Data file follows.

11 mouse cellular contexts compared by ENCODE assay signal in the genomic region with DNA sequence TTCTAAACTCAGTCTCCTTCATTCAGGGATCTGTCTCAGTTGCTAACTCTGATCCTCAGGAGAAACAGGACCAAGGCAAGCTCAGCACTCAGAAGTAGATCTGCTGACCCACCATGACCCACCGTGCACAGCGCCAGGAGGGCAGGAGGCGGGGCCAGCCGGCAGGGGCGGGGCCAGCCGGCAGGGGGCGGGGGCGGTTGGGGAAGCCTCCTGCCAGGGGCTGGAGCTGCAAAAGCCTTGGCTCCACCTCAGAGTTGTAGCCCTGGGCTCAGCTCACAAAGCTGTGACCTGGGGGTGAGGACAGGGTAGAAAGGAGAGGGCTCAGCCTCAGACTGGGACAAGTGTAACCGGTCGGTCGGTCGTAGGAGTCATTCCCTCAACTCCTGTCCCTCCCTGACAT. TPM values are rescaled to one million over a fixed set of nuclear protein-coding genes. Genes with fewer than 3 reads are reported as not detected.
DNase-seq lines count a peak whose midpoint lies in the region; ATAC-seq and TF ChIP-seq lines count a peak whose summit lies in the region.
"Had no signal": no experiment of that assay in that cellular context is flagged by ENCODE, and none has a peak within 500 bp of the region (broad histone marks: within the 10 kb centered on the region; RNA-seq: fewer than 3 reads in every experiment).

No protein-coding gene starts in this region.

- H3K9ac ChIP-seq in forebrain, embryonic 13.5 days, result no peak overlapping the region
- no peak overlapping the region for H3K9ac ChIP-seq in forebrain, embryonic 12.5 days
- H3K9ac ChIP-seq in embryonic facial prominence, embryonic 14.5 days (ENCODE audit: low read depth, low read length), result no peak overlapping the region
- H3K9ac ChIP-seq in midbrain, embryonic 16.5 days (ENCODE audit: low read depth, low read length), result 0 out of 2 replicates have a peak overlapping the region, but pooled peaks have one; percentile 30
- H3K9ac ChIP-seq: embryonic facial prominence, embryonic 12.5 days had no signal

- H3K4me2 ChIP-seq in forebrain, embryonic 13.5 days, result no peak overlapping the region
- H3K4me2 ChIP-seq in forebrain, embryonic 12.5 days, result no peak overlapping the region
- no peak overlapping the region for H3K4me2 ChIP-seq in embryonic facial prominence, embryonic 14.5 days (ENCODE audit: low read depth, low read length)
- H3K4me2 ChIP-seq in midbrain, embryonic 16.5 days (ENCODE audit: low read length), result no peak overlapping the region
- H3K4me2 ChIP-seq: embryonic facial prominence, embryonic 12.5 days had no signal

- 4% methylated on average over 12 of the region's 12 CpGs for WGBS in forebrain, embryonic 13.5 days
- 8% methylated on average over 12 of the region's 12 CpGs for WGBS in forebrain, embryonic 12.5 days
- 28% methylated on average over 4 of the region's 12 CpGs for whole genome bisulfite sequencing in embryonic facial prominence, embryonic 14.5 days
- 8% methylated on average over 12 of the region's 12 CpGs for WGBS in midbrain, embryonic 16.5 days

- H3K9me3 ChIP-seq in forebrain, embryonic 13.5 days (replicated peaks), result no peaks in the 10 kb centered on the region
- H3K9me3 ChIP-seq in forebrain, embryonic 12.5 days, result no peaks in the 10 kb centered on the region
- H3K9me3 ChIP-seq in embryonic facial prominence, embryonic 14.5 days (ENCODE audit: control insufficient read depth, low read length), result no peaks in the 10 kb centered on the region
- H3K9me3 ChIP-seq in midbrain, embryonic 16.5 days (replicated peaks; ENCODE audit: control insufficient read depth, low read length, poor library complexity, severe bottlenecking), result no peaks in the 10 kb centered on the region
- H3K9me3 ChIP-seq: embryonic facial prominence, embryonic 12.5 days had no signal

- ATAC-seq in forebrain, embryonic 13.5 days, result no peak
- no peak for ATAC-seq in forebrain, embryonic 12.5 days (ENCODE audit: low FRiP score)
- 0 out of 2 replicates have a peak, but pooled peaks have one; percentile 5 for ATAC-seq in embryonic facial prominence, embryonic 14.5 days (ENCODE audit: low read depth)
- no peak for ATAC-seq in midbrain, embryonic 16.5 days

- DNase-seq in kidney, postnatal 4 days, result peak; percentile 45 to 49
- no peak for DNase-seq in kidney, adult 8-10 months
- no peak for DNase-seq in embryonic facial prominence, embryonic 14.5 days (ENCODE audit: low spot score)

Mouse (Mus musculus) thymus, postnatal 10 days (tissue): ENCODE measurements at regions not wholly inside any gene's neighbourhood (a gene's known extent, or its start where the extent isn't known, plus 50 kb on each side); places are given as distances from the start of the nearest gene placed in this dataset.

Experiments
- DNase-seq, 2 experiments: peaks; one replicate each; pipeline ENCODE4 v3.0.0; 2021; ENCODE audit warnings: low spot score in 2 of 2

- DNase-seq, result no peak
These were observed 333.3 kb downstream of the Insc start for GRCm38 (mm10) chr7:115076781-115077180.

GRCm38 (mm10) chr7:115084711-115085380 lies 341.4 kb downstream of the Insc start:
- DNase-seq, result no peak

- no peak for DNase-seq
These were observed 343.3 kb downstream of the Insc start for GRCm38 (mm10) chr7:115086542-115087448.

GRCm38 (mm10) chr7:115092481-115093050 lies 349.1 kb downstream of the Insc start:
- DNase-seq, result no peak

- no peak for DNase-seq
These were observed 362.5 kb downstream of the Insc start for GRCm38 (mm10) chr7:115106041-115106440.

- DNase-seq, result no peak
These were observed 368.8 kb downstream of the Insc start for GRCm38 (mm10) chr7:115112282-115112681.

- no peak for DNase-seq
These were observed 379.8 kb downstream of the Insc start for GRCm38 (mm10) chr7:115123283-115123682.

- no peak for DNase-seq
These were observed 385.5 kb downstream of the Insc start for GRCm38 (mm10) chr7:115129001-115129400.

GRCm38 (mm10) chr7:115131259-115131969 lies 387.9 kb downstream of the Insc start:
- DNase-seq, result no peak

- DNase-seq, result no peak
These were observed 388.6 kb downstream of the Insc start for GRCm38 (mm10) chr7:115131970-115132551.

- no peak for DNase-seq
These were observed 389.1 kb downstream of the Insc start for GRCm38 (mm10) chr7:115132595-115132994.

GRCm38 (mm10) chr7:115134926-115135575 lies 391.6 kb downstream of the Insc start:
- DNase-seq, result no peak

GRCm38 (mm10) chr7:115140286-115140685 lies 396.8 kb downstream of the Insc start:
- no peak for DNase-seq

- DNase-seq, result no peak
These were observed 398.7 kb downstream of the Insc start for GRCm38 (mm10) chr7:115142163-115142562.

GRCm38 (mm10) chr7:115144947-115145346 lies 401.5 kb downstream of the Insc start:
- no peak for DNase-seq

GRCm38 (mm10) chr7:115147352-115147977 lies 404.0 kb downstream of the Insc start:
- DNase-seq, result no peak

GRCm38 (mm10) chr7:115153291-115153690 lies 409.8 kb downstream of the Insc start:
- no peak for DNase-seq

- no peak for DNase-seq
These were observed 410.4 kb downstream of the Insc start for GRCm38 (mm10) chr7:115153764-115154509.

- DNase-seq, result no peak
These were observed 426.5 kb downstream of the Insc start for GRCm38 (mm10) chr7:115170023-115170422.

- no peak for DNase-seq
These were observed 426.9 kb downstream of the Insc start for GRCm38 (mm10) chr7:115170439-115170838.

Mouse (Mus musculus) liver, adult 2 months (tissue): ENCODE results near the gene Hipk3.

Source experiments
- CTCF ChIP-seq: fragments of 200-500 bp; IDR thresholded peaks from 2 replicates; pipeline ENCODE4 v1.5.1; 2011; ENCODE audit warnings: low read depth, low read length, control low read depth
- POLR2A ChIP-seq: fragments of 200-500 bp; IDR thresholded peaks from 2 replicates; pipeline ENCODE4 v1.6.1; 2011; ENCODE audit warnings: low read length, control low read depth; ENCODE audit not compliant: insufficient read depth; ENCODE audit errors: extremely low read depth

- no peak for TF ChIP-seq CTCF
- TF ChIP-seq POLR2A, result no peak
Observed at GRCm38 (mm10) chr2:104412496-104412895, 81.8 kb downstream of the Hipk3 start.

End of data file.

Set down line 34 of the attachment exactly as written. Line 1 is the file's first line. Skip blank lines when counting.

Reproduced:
- DNase-seq, result no peak